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  • Author or Editor: Errol W. Hewett x
  • HortScience x
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The incidence of external and internal bitter pit in `Cox's Orange Pippin' apple (Malus domestics Borkh.) fruit sprayed with normal therapeutic sprays either with or without Ca salts at 2-week intervals during the growing season was determined after 6 weeks of storage over 7 consecutive years. Following harvest, fruit was either vacuum-infiltrated with CaCI2 or received no further treatment. Although there was a tendency for fruit that had been sprayed and vacuum-infiltrated with Ca to exhibit the greatest degree of bitter pit control, this treatment was not significantly superior to Ca sprays alone. Vacuum infiltration alone reduced the disorder to a lesser extent than Ca sprays and was more effective in reducing external than internal bitter bit. The results suggest that Ca applications over the growing season are superior to postharvest vacuum-infiltration with Ca in the prevention of bitter pit.

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Positions of every individual kiwifruit were mapped on each of five eight-year-old vines on a T-bar training system before harvest. The proportion of excessively soft kiwifruit (< 1.0 kgf penetrometer reading at 20C) after 130 days coolstorage at 0C on individual vines ranged from 7 to 45%. Fruit at the distal ends of fruiting canes were significantly heavier and firmer (mean wgt 108.5 gms, mean firmness 1.22 kgf) than fruit closest to the main leader (105.6 gms, 1.18 kgf). Conversely, for multiple clusters, fruit on spurs adjacent to the fruiting cane were heavier than those at the terminal end (109.9 and 103.8 gms), respectively, though firmness of these fruit did not differ significantly. The firmest fruit had less nitrogen, less potassium, less phosphorus and more calcium than the soft fruit. Potential means by which this information could be used to improve fruit storage quality will be discussed.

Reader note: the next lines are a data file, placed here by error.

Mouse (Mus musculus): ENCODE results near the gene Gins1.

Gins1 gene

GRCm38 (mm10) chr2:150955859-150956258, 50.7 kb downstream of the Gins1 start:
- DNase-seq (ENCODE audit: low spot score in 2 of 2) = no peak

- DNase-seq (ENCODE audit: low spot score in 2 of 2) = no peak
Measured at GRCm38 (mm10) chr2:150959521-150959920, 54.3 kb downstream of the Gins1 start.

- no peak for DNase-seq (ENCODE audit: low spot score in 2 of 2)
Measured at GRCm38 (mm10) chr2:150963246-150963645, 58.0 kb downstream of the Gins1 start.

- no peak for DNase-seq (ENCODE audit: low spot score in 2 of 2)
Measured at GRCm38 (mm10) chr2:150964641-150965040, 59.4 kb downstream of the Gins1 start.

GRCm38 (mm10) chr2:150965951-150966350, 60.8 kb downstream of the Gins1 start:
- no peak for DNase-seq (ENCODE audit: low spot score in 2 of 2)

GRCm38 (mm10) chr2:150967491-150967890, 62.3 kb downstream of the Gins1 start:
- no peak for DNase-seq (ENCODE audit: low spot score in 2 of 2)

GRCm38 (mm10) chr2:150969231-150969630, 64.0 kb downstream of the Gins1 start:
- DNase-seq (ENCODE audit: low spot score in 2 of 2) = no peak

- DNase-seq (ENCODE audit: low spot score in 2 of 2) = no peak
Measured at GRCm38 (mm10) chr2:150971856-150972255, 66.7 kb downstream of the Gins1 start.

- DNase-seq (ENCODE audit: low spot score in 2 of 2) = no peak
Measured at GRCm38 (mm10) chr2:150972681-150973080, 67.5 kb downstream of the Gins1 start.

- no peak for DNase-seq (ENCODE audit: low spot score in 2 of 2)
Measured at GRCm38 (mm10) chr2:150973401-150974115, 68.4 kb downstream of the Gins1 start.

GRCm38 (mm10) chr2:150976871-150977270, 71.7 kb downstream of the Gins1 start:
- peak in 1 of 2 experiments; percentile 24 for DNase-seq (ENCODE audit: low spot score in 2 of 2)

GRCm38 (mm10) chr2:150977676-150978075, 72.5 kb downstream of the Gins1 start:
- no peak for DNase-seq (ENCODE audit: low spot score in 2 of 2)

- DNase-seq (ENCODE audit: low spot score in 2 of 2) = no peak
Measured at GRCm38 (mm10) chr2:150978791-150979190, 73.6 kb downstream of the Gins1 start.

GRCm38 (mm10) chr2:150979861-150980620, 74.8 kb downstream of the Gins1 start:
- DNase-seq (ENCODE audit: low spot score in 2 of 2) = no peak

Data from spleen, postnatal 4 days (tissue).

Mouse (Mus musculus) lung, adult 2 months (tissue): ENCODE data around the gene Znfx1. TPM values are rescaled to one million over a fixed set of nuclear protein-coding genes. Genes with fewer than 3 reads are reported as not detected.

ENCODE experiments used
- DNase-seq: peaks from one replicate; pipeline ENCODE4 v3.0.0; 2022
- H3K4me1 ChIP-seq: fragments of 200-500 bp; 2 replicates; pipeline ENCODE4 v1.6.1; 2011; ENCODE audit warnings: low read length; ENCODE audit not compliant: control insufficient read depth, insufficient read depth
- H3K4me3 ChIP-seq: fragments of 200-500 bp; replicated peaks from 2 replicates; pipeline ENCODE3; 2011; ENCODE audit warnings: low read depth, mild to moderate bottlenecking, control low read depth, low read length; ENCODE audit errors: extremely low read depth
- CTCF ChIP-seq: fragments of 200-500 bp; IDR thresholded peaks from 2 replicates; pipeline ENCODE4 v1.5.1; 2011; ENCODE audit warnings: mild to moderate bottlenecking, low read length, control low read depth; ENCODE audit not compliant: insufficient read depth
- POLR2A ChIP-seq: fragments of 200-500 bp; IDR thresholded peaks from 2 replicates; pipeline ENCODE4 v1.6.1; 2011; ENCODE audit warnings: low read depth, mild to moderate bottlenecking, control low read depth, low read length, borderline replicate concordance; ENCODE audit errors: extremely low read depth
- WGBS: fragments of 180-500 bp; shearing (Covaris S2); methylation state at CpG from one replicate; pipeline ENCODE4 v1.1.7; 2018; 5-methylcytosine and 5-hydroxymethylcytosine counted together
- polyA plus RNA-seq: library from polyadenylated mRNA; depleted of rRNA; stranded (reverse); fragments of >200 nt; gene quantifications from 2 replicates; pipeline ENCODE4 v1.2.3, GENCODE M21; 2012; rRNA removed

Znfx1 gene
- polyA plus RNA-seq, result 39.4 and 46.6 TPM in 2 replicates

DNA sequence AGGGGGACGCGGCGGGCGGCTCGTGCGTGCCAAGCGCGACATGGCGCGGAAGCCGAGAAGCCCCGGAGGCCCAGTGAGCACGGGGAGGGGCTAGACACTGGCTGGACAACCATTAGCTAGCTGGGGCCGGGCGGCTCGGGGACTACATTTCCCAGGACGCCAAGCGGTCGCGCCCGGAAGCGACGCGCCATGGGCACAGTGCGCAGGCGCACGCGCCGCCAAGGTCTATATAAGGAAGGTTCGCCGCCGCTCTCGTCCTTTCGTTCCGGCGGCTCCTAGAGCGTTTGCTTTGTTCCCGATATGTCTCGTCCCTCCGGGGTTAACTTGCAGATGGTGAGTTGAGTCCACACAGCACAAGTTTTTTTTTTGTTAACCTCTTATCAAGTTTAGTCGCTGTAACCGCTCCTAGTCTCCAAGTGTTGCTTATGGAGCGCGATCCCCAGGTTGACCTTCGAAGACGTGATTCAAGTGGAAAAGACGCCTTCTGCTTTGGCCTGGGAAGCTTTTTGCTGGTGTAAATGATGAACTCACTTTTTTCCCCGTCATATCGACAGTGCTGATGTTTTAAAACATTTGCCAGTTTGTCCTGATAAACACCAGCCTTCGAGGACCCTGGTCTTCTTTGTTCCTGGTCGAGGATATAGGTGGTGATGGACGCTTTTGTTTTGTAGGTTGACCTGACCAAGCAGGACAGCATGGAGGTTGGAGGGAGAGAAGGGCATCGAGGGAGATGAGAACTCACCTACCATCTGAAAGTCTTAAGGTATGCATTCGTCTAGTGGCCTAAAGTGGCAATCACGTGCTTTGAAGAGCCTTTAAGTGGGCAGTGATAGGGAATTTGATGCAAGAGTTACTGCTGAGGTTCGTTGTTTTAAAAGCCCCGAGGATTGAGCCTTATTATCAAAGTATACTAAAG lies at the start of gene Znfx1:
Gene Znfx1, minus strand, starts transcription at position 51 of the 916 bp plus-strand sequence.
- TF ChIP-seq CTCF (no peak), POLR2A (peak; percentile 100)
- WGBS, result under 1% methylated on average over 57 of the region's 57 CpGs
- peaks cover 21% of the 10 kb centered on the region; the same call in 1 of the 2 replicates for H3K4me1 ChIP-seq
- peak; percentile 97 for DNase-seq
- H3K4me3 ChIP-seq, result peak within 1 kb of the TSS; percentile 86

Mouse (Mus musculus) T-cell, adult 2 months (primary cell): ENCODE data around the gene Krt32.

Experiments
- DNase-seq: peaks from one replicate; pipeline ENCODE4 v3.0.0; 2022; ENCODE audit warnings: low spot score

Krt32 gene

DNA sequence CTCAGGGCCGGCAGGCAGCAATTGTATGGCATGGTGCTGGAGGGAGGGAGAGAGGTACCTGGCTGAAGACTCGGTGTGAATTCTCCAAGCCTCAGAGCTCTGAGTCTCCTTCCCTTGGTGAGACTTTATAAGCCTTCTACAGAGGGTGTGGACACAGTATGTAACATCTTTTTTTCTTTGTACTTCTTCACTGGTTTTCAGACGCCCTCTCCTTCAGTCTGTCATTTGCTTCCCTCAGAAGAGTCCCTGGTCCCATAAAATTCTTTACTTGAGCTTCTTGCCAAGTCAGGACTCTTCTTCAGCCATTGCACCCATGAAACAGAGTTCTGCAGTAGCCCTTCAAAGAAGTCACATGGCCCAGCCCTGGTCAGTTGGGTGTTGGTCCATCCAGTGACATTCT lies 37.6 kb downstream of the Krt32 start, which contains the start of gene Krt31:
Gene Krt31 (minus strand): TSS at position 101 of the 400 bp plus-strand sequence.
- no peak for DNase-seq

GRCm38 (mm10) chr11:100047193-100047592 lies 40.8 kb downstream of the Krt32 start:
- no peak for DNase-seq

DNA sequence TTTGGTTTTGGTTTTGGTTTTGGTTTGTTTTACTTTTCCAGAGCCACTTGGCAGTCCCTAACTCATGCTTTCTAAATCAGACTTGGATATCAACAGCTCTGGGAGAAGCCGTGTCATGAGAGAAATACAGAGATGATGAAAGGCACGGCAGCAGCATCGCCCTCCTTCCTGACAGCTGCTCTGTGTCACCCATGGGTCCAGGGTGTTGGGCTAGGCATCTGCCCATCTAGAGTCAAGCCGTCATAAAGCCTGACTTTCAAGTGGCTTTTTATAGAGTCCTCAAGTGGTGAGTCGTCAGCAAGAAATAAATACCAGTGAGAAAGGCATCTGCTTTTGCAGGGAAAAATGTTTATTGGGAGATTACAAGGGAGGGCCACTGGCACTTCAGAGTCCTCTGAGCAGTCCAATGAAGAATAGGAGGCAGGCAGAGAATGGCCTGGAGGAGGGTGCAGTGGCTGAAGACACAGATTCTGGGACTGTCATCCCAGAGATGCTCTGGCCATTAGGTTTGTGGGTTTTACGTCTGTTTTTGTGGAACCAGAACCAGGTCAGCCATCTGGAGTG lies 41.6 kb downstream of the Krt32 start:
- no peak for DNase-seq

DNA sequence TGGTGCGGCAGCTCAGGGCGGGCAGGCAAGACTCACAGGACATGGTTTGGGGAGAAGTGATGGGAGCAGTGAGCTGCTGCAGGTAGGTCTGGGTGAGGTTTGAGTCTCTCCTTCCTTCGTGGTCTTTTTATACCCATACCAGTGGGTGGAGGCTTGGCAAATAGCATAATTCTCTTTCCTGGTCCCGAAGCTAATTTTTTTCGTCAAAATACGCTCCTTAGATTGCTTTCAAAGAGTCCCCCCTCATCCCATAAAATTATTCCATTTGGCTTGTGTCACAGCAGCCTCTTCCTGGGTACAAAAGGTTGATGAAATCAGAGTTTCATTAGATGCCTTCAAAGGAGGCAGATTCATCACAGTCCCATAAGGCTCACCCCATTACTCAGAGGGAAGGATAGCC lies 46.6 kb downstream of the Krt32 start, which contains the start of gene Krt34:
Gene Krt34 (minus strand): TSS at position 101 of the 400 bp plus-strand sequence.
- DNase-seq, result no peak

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Integer values used to represent apricot (Prunus armeniaca L.) flower bud growth stages in a phenological scale were adjusted by a simple technique based on cumulative counts of bud observations. Adjusted stage values on a new continuous scale were calculated so that differences between consecutive values were proportional to the frequency with which buds were observed in each growth stage class during the entire assessment period. This meant that adjusted scale values were linearly related to bud development rate at 20 °C. The method was applied to a scale describing flower development from budbreak to petal fall for three cultivars of apricot growing under orchard conditions.

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